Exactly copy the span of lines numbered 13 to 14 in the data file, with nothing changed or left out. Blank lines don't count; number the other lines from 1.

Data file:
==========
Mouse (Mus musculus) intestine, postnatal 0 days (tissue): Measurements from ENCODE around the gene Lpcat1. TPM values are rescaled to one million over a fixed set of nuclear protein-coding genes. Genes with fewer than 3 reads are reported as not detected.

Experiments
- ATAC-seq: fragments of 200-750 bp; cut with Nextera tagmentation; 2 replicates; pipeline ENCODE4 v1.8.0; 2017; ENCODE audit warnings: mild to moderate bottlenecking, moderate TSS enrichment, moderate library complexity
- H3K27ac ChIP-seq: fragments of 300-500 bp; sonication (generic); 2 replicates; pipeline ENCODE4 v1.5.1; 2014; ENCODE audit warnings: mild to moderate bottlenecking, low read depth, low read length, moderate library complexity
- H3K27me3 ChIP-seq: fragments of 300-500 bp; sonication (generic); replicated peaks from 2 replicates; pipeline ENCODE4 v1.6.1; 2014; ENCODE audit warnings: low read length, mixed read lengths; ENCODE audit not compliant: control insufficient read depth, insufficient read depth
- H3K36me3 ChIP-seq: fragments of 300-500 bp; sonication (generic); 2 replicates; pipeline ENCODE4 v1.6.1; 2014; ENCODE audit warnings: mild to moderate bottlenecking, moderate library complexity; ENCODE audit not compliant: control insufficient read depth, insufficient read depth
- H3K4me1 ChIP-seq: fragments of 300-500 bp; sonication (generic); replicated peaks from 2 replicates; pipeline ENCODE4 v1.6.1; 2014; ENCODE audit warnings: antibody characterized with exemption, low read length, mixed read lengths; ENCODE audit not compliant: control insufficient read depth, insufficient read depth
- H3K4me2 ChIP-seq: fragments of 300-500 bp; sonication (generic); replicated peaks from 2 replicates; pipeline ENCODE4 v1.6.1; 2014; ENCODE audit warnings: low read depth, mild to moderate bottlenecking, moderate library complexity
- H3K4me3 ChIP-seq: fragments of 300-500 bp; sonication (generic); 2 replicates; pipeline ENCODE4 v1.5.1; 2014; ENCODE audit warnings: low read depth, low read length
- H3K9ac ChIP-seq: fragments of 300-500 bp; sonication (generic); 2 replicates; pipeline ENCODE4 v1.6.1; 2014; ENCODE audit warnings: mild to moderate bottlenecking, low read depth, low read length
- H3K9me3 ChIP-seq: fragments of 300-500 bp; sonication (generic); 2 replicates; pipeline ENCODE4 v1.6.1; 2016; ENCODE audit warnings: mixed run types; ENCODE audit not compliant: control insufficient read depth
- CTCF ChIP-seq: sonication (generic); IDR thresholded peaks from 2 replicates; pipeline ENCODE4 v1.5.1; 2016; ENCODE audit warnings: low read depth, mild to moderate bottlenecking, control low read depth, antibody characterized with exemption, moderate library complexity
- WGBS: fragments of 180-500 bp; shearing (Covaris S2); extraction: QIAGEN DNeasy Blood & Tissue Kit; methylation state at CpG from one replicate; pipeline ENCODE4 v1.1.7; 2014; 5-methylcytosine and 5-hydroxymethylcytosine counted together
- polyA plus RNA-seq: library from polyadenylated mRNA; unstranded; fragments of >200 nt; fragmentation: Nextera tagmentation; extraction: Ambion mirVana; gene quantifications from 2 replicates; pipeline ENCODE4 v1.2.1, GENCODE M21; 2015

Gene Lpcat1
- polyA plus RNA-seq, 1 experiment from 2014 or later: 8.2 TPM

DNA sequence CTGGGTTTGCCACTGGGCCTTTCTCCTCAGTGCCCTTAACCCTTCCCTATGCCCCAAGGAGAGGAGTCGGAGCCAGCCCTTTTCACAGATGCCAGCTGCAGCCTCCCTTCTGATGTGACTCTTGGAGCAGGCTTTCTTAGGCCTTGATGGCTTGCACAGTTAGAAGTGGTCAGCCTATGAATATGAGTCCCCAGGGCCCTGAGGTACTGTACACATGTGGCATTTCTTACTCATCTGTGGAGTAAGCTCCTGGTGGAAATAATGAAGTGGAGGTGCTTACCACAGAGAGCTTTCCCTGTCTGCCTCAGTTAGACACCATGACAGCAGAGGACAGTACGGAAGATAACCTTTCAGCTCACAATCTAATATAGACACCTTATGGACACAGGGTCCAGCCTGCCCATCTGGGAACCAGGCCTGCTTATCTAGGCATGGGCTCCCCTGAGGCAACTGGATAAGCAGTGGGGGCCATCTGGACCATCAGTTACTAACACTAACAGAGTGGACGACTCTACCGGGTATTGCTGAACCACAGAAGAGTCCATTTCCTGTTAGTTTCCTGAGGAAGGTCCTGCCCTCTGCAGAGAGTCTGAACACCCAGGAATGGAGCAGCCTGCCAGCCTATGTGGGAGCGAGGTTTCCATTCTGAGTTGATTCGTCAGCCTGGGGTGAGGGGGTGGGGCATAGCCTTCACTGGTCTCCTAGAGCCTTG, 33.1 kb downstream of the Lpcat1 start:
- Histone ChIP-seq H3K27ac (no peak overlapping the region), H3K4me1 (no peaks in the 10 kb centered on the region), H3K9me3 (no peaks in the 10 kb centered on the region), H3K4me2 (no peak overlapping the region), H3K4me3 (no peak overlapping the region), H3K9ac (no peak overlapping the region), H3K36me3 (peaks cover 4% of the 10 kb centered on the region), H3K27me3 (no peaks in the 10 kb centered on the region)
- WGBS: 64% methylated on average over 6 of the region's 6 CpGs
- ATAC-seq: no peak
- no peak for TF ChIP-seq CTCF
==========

- WGBS: fragments of 180-500 bp; shearing (Covaris S2); extraction: QIAGEN DNeasy Blood & Tissue Kit; methylation state at CpG from one replicate; pipeline ENCODE4 v1.1.7; 2014; 5-methylcytosine and 5-hydroxymethylcytosine counted together
- polyA plus RNA-seq: library from polyadenylated mRNA; unstranded; fragments of >200 nt; fragmentation: Nextera tagmentation; extraction: Ambion mirVana; gene quantifications from 2 replicates; pipeline ENCODE4 v1.2.1, GENCODE M21; 2015